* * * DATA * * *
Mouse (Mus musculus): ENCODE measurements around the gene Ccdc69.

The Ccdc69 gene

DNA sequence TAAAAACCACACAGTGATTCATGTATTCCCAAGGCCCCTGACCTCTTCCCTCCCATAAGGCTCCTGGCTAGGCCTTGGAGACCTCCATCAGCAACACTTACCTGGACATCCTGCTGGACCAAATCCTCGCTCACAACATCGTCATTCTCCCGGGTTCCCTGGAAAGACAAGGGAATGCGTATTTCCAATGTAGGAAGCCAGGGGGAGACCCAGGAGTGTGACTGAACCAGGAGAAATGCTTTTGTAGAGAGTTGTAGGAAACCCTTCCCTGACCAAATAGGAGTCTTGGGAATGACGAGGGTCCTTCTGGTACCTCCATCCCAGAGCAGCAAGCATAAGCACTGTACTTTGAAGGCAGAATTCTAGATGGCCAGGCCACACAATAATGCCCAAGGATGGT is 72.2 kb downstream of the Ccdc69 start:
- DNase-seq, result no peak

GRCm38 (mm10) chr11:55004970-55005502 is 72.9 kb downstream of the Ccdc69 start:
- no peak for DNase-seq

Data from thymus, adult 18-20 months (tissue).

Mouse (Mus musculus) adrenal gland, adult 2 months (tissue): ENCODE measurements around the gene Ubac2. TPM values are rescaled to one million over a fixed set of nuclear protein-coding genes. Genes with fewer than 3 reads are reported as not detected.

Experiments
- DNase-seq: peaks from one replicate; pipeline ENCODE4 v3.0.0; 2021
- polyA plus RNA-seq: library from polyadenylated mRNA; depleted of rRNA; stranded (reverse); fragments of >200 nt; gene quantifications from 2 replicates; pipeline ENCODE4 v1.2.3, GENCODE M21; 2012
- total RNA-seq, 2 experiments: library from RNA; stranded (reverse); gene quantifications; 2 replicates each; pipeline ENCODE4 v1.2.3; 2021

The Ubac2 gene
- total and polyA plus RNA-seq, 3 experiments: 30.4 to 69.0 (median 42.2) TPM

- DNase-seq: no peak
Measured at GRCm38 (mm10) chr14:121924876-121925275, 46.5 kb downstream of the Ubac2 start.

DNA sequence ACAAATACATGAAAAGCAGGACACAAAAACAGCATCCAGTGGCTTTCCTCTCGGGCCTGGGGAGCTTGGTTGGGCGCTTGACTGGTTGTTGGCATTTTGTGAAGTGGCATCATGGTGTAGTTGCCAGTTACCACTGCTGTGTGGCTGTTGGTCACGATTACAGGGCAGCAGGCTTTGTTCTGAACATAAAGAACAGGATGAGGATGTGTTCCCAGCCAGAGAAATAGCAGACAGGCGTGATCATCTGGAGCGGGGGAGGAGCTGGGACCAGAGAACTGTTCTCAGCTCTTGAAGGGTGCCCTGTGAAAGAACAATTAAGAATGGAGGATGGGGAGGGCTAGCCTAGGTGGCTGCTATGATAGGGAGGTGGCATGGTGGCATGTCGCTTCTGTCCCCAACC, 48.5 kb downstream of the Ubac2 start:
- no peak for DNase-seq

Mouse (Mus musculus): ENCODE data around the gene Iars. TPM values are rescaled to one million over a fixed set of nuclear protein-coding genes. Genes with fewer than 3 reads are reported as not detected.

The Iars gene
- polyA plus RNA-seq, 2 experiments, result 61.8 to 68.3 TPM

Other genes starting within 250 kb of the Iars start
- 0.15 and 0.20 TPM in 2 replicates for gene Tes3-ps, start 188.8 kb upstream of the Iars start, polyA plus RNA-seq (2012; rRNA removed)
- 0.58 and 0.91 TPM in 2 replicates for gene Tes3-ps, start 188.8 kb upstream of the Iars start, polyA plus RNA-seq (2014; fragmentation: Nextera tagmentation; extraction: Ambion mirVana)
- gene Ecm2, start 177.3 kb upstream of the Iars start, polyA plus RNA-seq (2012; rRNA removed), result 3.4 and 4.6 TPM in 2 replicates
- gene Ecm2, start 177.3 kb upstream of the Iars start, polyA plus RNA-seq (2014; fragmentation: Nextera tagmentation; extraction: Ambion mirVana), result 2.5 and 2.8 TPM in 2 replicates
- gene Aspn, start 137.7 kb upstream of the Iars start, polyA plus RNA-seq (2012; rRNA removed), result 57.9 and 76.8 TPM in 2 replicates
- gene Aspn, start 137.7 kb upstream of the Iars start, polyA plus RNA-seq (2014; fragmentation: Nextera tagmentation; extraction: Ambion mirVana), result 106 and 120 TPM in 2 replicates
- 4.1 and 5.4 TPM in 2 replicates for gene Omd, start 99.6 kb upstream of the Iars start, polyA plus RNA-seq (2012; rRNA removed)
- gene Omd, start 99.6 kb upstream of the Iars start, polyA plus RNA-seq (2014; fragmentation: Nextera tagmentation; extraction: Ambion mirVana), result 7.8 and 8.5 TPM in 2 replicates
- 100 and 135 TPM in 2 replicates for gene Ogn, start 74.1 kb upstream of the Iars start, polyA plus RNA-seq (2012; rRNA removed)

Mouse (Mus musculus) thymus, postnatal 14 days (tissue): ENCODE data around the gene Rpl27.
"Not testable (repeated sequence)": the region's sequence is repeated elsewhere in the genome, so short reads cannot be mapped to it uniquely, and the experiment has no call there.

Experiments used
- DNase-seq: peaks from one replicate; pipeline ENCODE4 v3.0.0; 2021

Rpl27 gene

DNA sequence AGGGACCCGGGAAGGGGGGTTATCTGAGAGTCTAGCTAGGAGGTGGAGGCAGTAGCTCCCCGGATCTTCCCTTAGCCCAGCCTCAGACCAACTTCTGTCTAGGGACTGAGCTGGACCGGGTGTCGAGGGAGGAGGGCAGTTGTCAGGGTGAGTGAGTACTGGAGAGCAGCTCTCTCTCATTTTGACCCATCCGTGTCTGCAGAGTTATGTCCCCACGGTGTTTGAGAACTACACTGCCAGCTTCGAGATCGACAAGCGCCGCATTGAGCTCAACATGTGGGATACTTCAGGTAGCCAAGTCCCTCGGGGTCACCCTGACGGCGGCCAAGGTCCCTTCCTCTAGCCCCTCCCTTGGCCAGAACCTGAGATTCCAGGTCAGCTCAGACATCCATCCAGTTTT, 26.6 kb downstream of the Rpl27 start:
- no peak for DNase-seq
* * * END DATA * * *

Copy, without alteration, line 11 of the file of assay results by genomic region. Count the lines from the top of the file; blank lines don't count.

- polyA plus RNA-seq: library from polyadenylated mRNA; depleted of rRNA; stranded (reverse); fragments of >200 nt; gene quantifications from 2 replicates; pipeline ENCODE4 v1.2.3, GENCODE M21; 2012